Definitions

from The American Heritage® Dictionary of the English Language, 4th Edition

  • n. A pole decorated with streamers that those celebrating May Day hold while dancing.

from the GNU version of the Collaborative International Dictionary of English

  • n. See Maypole in the Vocabulary.
  • n. A tall pole erected in an open place and wreathed with flowers, about which the rustic May-day sports were had.

from The Century Dictionary and Cyclopedia

  • n. A pole around which the people dance in May-day festivities.
  • n. An ale-stake.
  • n. A tree of Jamaica, Spathelia simplex, of the order Simarube├Ž.

from WordNet 3.0 Copyright 2006 by Princeton University. All rights reserved.

  • n. a vertical pole or post decorated with streamers that can be held by dancers celebrating May Day

Etymologies

Sorry, no etymologies found.

Examples

  • The dance of the Maypole is the weaving of the energies of life, male and female.

    Beltaine & Taurus New Moon 2008

  • The Maypole might be a representative of something like the World Tree from Norse myth, with which it would be consistent, or it might represent something different.

    Thrimilchi (May): the early English calendar

  • The truth is that the respectable hotel called the Maypole and Garland was being

    The Complete Father Brown

  • The strange story of the incongruous strangers is still remembered along that strip of the Sussex coast, where the large and quiet hotel called the Maypole and Garland looks across its own gardens to the sea.

    The Complete Father Brown

  • The dance was called the Maypole dance, and it had proper steps of its own, just like any other dance.

    Chatterbox, 1906

  • BRIGHT were the days at Merry Mount, when the Maypole was the banner staff of that gay colony!

    The May-Pole of Merry Mount

  • Bright were the days at Merry Mount when the Maypole was the banner-staff of that gay colony.

    Twice Told Tales

  • In the year 1775, there stood upon the borders of Epping Forest, at a distance of about twelve miles from London -- measuring from the Standard in Cornhill, 'or rather from the spot on or near to which the Standard used to be in days of yore -- a house of public entertainment called the Maypole; which fact was demonstrated to all such travellers as could neither read nor write (and at that time a vast number both of travellers and stay-at-homes were in this condition) by the emblem reared on the roadside over against the house, which, if not of those goodly proportions that Maypoles were wont to present in olden times, was a fair young ash, thirty feet in height, and straight as any arrow that ever English yeoman drew.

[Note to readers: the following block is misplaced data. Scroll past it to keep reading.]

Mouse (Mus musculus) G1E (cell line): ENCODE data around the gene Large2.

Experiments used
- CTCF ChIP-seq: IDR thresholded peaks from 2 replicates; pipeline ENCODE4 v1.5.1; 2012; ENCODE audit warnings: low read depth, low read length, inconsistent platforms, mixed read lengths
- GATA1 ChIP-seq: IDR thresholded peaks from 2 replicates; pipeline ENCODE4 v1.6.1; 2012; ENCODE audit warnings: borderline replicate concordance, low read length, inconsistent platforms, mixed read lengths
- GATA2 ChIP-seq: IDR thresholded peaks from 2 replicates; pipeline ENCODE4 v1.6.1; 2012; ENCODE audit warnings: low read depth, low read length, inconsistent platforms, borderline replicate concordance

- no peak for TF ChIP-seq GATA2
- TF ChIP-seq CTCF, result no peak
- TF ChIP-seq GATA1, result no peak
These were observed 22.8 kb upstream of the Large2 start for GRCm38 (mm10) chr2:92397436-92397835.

Barnaby Rudge

  • IN the year 1775 there stood upon the borders of Epping Forest, at a distance of about twelve miles from London -- measuring from the Standard in Cornhill, or rather from the spot on or near to which the Standard used to be in days of yore -- a house of public entertainment called the Maypole; which fact was demonstrated to all such travellers as could neither read nor write (and at that time a vast number both of travellers and stay-at-homes were in this condition) by the emblem reared on the roadside over against the house, which, if not of those goodly proportions that Maypoles were wont to present in olden times, was a fair young ash, thirty feet in height, and straight as any arrow that ever English yeoman drew.

    Barnaby Rudge

  • Hanoverian rats, "she exclaimed indignantly," and those German women who pocketted everything they could lay their hands upon -- the 'Maypole' and the 'Elephant,' the one because she's so lean and the other because she's so fat -- they're rats too.

    Madame Flirt A Romance of 'The Beggar's Opera'

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